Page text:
How Can Local Laws Make Cities Sustainable?
Local policy and legislation plays a powerful role in the fight against anthropogenic climate change in cities around the world. Twenty two cities from around the world have joined the Carbon Neutral Cities Alliance and committed to achieving net zero in the next 10 - 20 years and are leveraging local legislation to do so.
In this article, we walk through four examples of local laws designed to reduce emissions from major cities and evaluate their impact and implementation. We hope that sharing the lessons we learnt from this analysis will help policy makers and campaigners around the world design effective legislation to help win the fight against anthropogenic climate change!
Chicago: The Energy Use Benchmarking Ordinance
This ordinance mandates reporting and benchmarking of annual energy and water consumption of larger buildings with the aim of unlocking energy and cost saving opportunities for businesses and residents. A score is assigned between 0-4 stars. Scores must be publicly displayed or building owners will face fines of up to $9,200.
This policy is framed as a measure to improve economic efficiency, likely contributing to its success and acceptance,. Over 1,000 buildings voluntarily benchmarked themselves in Chicago in 2019.
Lesson 1: Thinking about citizens as customers and designing policy around "What's In It For Them" maximises buy-in and compliance.
New York City: Local Laws 95 and 97
Local Laws 95 and 97 in New York City aim to reduce emissions released from large buildings by 40% by 2030 and by 80% by 2050. Local Law 95, like the initiative in Chicago, requires the reporting and benchmarking of annual energy and water consumption with an efficiency score assigned. Non-compliant building owners face fines of up to $1250.
Local Law 95 differs from the earlier Chicago Buildings Ordinance, in that its stated goal is energy reduction, not economic efficiency. Local Law 97 complements this by introducing an emissions limit to be complied with by 2024, to be lowered again in 2030. These measures, coupled with the introduction of PACE loans, which help buildings go green, have catalysed a surge in investment in sustainable technology from building owners in New York City.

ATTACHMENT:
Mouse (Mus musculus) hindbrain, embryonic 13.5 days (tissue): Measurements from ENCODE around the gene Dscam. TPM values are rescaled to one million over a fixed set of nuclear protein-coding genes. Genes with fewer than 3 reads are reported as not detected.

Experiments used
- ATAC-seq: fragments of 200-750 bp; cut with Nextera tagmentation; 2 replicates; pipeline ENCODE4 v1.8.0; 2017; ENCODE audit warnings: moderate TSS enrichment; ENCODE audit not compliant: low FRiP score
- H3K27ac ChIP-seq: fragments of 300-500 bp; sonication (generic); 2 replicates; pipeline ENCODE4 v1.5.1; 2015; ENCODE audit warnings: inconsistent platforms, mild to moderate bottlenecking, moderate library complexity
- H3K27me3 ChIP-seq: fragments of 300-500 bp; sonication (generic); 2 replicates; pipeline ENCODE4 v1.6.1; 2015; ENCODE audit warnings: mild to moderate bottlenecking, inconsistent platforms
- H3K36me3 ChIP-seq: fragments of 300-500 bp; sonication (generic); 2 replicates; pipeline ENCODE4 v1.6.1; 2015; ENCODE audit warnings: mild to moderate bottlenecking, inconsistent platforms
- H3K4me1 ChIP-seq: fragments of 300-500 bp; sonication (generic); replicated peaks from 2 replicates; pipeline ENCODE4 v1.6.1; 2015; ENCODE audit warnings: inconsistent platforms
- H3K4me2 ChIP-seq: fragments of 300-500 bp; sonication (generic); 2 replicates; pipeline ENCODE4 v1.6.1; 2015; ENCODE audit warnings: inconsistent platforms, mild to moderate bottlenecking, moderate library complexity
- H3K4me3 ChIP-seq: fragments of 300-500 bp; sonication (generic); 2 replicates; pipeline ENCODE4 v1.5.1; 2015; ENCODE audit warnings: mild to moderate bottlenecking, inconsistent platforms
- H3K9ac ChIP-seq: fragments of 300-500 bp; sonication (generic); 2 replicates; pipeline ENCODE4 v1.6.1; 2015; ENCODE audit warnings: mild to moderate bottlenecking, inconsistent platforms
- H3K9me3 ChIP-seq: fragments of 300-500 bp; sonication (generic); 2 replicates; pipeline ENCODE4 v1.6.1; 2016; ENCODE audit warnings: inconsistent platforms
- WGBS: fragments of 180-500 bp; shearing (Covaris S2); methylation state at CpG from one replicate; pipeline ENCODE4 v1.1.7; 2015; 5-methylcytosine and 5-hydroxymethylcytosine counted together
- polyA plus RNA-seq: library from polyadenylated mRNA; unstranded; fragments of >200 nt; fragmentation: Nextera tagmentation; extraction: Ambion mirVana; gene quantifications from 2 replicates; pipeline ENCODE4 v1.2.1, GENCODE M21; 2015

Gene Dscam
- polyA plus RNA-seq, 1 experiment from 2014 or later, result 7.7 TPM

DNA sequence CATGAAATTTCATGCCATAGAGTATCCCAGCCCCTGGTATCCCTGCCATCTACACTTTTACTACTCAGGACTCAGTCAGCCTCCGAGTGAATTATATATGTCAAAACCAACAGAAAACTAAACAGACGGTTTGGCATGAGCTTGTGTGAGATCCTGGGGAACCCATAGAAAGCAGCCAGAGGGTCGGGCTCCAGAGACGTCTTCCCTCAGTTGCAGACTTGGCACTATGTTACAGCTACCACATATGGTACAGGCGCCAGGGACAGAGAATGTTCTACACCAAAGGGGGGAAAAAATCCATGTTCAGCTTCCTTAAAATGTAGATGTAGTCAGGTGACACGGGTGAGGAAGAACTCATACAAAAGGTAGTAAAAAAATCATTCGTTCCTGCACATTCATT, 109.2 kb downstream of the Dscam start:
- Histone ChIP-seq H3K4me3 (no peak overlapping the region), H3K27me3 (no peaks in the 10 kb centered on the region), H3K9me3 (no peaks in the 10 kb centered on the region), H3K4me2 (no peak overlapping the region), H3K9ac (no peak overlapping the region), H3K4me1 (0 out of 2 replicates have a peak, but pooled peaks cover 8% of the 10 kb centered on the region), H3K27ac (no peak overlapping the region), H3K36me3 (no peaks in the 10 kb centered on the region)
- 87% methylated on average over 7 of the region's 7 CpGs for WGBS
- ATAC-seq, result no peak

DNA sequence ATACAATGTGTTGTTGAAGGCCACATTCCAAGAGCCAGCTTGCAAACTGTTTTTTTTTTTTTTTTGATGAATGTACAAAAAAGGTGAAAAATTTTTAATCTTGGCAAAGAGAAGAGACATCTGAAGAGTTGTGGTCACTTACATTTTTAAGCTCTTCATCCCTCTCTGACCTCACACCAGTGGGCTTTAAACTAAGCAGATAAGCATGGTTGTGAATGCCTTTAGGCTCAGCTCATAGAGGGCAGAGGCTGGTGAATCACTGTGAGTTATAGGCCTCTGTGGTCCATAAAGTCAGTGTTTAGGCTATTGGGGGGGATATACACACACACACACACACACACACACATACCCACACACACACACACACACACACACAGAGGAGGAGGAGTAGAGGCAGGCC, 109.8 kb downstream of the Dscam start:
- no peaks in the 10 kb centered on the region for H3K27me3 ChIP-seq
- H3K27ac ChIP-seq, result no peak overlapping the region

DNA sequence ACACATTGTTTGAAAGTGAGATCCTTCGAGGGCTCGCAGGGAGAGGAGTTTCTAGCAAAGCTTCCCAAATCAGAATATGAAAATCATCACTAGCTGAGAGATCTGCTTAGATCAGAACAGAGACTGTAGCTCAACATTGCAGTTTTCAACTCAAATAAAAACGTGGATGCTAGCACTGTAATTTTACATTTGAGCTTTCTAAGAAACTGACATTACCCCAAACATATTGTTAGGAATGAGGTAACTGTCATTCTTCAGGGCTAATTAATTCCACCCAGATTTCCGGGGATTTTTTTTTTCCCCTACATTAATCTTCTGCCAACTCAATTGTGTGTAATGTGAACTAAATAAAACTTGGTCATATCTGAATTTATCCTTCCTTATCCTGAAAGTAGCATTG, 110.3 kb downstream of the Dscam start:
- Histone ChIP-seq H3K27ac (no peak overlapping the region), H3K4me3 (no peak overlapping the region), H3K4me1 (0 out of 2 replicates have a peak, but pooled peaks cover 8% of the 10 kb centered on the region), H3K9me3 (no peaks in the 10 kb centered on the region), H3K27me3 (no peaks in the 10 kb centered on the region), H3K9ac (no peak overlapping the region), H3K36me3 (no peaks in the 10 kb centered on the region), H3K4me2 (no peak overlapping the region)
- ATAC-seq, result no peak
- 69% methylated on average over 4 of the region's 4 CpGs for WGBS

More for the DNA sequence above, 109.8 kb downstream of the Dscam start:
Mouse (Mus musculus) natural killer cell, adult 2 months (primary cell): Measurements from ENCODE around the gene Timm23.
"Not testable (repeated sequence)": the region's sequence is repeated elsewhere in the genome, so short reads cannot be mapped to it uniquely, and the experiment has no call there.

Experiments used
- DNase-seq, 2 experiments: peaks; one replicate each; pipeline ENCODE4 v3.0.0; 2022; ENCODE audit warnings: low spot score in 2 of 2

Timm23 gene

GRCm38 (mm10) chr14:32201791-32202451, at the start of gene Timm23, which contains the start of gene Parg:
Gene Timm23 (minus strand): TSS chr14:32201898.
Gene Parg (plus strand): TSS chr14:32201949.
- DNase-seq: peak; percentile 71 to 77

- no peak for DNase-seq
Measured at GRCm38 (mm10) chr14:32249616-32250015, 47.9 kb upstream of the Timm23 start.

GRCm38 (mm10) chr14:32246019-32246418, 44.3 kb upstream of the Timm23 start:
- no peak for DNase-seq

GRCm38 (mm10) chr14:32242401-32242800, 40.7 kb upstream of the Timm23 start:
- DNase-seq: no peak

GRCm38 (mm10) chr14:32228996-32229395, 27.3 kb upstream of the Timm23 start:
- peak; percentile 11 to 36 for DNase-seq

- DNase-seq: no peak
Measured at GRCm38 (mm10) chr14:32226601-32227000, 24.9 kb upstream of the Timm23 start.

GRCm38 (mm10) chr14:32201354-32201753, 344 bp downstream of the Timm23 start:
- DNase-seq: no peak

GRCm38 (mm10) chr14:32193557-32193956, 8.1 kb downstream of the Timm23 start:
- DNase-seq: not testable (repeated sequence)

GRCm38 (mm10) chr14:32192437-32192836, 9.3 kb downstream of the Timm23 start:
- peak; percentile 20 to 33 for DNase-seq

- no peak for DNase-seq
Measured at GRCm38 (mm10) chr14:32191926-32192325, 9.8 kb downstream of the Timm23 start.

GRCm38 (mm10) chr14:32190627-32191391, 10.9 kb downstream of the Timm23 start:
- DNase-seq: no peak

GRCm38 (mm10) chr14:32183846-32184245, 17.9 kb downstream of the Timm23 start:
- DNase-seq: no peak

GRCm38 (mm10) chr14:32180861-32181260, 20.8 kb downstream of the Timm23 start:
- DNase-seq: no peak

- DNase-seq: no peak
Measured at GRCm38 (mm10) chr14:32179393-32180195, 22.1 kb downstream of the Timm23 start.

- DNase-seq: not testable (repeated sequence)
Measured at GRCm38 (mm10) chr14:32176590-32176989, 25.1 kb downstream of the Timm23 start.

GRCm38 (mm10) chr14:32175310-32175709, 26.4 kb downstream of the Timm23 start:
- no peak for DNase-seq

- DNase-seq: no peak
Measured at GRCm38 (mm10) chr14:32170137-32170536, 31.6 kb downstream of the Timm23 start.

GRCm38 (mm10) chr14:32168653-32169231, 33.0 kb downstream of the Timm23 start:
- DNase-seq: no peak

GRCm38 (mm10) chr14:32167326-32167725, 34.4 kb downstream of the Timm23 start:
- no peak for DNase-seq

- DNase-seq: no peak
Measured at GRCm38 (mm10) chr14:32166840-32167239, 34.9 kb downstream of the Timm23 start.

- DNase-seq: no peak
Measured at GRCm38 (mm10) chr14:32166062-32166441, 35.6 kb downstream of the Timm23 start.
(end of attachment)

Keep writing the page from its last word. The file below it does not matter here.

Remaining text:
Lesson 2: Pairing policy carrots (PACE) with legislative sticks (Local Laws 95 and 97) catalyses change.
London: Low and Ultra-Low Emissions Zones
Older, more polluting diesel vehicles must pay a daily fee to drive in London’s Low Emission Zone. In April 2019, London introduced the smaller Ultra-Low Emissions Zone, which requires older petrol vehicles as well as older diesel vehicles to pay a fee for driving in it. Both zones were designed to improve London's air quality. Extensive data is published by the Mayor's Office showing the positive impact of these policies.
The zones have created a financial incentives for residents and local businesses to use public transport and invest in electric vehicles (EV’s). London has more publicly available EV chargers than any other UK city and the highest uptake of EVs in the country. (We're not attributing this solely to these policies of course! They're one of a number of complex socio-economic factors.)
Lesson 3: Incremental change is a powerful tool for driving acceptance and uptake.
Madrid: Low Emissions Zone
Madrid Central: Low Emission Zone was introduced in 2018 with the goal of meeting the EU’s limits on NOx. in central Madrid. Pre-2008 diesel and pre-2000 petrol vehicles were banned within the zone. Initial data suggested that the policy was a sucess: NOx fell by 38%, CO2 by 14.2% and particulates by 8.9% within the first month.
However, it quickly became a bipartisan issue - after the 2019 mayoral election a new mayor was elected from the opposing, centre-right political party. Consequently, in July 2020 Madrid Central was suspended by the Supreme Court on a legal technicality picked up by the new mayor’s office. No replacement policy has yet been enacted.
Lesson 4: Achieve cross-party buy before enacting policy change to achieve long term success.
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